New, noninvasive prostate cancer test beats PSA in detecting prostate cancer
Feb 5, 2008 - 10:24:37 PM
An experimental biomarker test developed by researchers at the University of Michigan more accurately detects prostate cancer than any other screening method currently in use, according to a study published in the February 1 issue of Cancer Research, a journal of the American Association for Cancer Research.
The researchers say a simple urine test that screens for the presence of four different RNA molecules accurately identified 80 percent of patients in a study who were later found to have prostate cancer, and was 61 percent effective in ruling out disease in other study participants.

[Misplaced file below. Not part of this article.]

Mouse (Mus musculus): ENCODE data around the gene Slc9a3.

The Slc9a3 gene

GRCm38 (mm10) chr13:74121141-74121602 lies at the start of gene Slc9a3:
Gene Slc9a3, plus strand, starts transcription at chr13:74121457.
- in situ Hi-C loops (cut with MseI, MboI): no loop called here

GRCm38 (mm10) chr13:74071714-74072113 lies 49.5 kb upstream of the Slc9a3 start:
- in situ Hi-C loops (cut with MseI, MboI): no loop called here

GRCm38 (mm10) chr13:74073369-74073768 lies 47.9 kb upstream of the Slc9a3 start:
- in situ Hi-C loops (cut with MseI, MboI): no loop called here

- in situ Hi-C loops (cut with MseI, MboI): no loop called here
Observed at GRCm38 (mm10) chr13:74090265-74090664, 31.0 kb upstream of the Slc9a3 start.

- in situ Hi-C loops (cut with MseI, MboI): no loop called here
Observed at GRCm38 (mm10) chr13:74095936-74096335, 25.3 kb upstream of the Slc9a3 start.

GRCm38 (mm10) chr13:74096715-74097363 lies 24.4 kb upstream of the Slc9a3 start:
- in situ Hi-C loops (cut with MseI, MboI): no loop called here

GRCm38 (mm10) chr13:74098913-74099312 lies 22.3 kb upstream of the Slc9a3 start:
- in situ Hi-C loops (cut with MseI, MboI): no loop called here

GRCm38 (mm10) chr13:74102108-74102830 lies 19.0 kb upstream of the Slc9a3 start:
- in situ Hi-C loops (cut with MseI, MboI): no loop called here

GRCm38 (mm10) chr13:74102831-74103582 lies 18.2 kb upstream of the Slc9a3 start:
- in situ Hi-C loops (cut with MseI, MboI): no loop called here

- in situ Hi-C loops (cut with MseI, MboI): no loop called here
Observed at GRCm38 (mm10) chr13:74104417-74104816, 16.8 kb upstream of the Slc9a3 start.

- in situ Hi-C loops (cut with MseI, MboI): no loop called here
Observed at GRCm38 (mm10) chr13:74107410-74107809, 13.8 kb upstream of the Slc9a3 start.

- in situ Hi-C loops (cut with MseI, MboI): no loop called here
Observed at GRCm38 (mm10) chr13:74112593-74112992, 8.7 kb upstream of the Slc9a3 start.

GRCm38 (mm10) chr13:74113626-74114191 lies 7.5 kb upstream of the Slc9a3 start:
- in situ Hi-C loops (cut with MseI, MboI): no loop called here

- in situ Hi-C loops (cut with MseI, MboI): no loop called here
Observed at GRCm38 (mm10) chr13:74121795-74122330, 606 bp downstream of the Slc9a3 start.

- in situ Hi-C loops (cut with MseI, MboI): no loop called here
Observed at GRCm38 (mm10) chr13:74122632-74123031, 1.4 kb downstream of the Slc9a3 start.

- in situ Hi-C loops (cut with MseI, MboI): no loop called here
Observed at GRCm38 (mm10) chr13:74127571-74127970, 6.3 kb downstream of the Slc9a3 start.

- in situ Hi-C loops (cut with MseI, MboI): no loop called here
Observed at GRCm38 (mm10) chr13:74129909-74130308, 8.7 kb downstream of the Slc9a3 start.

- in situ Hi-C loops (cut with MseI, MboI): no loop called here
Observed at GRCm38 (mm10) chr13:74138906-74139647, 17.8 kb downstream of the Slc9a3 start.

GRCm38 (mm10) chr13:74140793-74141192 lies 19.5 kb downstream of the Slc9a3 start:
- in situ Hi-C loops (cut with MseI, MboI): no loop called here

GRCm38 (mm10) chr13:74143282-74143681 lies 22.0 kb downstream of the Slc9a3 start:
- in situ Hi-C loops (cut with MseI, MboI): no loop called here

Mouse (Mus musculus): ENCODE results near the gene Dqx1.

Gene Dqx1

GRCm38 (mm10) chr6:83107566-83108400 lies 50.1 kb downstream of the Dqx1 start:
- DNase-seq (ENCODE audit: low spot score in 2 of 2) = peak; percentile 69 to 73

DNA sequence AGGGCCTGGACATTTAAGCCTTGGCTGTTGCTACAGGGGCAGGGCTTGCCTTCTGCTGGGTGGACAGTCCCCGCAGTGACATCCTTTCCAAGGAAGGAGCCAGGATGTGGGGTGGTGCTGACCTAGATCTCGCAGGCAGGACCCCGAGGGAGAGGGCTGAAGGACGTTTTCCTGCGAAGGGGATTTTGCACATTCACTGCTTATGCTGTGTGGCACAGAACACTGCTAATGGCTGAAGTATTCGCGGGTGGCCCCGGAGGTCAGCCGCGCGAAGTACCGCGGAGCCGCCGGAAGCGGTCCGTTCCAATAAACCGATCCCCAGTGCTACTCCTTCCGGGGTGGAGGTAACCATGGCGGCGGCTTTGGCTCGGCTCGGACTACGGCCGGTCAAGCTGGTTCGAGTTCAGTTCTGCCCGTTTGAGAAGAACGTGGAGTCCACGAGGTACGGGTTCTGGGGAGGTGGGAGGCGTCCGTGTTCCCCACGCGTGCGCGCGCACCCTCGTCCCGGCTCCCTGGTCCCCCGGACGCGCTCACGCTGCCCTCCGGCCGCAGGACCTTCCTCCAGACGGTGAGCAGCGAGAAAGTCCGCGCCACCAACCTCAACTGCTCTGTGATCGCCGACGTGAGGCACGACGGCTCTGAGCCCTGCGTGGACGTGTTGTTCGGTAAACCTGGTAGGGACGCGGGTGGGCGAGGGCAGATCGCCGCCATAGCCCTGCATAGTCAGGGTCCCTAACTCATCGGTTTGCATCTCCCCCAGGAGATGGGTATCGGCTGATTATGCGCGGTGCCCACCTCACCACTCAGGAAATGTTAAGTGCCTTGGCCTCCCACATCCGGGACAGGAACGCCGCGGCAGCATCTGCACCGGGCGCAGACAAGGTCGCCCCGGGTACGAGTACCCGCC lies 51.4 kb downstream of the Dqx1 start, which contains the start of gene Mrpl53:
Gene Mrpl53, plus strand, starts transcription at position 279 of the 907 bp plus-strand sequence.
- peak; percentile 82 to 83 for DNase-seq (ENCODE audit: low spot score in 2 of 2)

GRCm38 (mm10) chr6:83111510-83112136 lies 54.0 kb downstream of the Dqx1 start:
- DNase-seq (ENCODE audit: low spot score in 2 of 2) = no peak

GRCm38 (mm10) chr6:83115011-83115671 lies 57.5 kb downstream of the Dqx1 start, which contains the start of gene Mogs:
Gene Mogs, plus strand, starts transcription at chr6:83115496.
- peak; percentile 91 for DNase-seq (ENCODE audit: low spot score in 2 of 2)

This is far more accurate than the PSA blood test currently in use worldwide, which can accurately detect prostate cancer in men with the disease but which also identifies many men with enlarged prostate glands who do not develop cancer, researchers say. Even the newer PCA3 test, which screens for a molecule specific to prostate cancer and which is now in use both in the U.S. and Europe is less precise, they say.
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